control manufacturer. If you choose wall-mounted strobes and have es-
tablished the base design, you may now begin to evaluate their locations
to determine where the combination audible/visible units might serve
If you choose to use ceiling-mounted notification appliances as a
performance alternative, know that the effectiveness of ceiling-mounted
appliances does not depend on them being mounted on a surface. Therefore, the code permits you to suspend them below the ceiling, using proper
electrical installation methods.
Appliances mounted parallel to the floor, whether on a ceiling or suspended, can sometimes significantly reduce installation costs and provide
better coverage. The code provides alternative information for ceiling-mounted notification appliances when ceilings exceed 30 feet. In those
instances, you must either choose to suspend ceiling-mounted visible
notification appliances at or below 30 feet, install the ceiling-mounted
appliances at the mounting height determined using the performance-based
alternative of Section 18. 5. 5. 6, or install wall-mounted visible notification
appliances in accordance with Table 18. 5. 5. 4. 1(a).
As with the use of low-frequency audible appliances for sleeping ar-
eas, the code provides special requirements for strobes when used to
awaken sleeping individuals. For this application, consult Table 18. 5. 5. 7. 2
to determine the minimum required intensity.
The code states: “Where the appliance is mounted less than 24 in.
from the ceiling, it must have a minimum 177 cd effective rating because
it might be in a smoke layer at the time it is called upon to operate. If the
appliance is 24 in. or more from the ceiling, it is permitted to be rated
110 cd effective or more. Note that the requirement for increasing the
intensity when mounted close to the ceiling applies only to strobes used
in sleeping areas to awaken sleeping people. It is assumed that in non-
sleeping situations, a strobe is not needed to alert someone if there is a
developing smoke layer.”
When strobes are used in MNSs, they cannot have any “fire” marking
but they may be marked with the word “alert” stamped or imprinted on
In addition to strobes used as visible notification appliances, the code
permits the use of “textual” and graphical visible notification appliances.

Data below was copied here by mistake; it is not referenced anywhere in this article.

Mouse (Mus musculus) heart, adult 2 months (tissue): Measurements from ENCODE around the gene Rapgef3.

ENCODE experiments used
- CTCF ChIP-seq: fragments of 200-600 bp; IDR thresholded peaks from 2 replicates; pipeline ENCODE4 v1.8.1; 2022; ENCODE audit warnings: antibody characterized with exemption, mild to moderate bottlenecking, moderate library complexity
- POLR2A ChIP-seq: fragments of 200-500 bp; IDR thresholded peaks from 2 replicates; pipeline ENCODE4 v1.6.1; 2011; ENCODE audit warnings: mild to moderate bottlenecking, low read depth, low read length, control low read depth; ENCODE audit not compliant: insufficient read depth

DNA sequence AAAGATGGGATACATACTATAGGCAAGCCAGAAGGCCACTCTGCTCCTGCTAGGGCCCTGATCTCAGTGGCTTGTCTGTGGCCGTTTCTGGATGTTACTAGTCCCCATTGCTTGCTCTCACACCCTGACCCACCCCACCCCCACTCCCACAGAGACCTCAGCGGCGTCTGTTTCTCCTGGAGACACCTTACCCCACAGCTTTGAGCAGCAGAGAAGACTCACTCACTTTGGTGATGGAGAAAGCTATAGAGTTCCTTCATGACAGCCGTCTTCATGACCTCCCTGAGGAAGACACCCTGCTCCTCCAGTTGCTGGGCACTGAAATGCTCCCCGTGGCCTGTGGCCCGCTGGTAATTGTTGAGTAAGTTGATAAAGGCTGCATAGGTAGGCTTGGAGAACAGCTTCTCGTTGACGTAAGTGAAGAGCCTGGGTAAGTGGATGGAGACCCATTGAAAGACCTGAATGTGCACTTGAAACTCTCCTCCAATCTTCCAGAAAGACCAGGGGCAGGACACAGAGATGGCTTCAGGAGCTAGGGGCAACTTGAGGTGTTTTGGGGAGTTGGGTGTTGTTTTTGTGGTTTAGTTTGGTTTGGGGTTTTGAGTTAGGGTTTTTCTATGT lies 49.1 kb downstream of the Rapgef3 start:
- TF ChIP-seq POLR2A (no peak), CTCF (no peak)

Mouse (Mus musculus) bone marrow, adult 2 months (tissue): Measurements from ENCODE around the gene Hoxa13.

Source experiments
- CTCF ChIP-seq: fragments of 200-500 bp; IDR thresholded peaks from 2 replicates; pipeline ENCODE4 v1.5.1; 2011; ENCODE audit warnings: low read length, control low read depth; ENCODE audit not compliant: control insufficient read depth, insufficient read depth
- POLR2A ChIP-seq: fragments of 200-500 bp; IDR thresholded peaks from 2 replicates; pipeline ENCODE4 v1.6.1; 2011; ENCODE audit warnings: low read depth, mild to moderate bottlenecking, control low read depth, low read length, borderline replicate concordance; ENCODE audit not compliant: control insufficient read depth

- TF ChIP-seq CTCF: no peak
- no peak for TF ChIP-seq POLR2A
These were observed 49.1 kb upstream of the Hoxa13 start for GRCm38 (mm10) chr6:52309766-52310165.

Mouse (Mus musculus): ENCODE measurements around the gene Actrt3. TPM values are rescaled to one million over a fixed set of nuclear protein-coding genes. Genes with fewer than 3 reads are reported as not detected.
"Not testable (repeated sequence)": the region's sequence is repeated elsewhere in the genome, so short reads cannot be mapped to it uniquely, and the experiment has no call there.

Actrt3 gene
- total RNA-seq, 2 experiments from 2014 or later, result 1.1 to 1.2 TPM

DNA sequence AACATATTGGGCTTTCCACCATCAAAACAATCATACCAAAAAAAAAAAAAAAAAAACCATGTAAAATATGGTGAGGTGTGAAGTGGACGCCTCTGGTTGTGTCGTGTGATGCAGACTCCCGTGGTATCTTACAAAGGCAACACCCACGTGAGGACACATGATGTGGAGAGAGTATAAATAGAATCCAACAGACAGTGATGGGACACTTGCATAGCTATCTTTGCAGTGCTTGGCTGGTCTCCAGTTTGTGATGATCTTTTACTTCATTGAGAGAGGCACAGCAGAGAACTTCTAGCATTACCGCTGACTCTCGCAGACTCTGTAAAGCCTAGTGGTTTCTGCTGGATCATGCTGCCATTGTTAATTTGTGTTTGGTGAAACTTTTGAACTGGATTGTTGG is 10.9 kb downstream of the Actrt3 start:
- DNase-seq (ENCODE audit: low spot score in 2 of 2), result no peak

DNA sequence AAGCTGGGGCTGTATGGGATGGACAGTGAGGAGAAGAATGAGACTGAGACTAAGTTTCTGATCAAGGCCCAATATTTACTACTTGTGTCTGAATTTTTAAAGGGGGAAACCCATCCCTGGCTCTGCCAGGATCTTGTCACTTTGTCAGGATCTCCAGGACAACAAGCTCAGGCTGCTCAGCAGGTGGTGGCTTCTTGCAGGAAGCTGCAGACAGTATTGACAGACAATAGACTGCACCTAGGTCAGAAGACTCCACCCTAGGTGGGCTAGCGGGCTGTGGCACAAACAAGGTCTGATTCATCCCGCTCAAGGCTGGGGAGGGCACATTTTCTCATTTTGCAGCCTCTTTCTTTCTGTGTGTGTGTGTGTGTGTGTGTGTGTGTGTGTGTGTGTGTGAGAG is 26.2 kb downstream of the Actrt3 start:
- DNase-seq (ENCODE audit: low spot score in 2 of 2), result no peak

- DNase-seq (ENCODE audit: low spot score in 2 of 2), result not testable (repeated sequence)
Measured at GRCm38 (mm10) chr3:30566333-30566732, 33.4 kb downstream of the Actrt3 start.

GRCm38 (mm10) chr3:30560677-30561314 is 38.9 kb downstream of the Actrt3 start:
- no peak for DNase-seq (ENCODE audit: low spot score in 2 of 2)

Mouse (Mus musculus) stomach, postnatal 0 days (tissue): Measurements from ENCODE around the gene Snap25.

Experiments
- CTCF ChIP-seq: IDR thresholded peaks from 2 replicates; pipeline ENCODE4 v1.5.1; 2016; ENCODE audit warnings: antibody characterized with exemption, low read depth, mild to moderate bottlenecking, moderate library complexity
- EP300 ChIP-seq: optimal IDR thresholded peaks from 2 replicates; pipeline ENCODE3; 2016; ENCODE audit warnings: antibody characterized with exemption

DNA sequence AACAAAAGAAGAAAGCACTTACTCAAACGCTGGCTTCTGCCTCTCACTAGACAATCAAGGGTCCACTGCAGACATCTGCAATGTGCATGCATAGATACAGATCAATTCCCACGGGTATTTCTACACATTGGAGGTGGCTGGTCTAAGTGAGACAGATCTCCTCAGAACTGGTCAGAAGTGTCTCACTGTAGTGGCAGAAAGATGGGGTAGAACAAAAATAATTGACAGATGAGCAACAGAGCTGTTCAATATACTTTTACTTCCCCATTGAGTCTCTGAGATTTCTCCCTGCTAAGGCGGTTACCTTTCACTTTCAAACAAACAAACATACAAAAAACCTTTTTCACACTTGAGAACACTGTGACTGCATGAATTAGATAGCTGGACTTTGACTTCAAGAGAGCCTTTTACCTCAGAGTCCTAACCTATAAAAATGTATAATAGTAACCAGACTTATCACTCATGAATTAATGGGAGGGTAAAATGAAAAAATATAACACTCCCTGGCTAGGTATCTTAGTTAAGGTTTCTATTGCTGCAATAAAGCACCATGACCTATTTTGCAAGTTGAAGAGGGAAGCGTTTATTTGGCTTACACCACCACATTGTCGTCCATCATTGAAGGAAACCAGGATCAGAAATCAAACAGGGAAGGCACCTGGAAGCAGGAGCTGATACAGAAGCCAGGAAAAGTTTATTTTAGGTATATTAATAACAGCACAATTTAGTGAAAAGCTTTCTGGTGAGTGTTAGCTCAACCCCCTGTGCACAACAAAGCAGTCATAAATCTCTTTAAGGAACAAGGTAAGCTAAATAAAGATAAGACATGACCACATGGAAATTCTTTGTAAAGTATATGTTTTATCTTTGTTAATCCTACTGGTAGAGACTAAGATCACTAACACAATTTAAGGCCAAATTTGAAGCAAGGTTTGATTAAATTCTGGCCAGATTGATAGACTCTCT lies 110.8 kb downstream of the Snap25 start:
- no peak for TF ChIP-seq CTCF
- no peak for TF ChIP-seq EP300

Textual visible appliances may consist of scrolling message boards or flat
screens. Static signs serve as one example of graphical visible notification appliances. Typically, MNSs will have the largest amount of textual
visible appliances. Chapter 24 permits the use of textual and graphical
visible notification appliances for primary or supplemental notification.
The code considers textual and graphical visible notification to serve
as a means of primary notification where it provides the only method
used to convey emergency mass notification information to the general
public or specific individuals. Chapter 24 requires that, when audible
notification is provided, the MNS must also provide visible notification
information to serve the hearing impaired and for high-noise areas. Additionally, Chapter 24 permits the use of textual and graphical visible
appliances for nonemergency purposes; however, the code requires emergency textual and graphical messages to override nonemergency textual
and graphical messages.
Although this article does not provide an exhaustive account of the
visibility and audibility requirements found in the code, it serves to make
designers aware of the importance of understanding the underlying performance requirements and objectives of the two methods of alerting
individuals in buildings.
MOORE, a licensed fire protection engineer, frequent
speaker and an expert in the life safety field, is a principal
member and past chair of NFPA 72, Chapter 24. Moore is
a vice president with Jensen Hughes at the Warwick, R.I.,
office. He can be reached at email@example.com.
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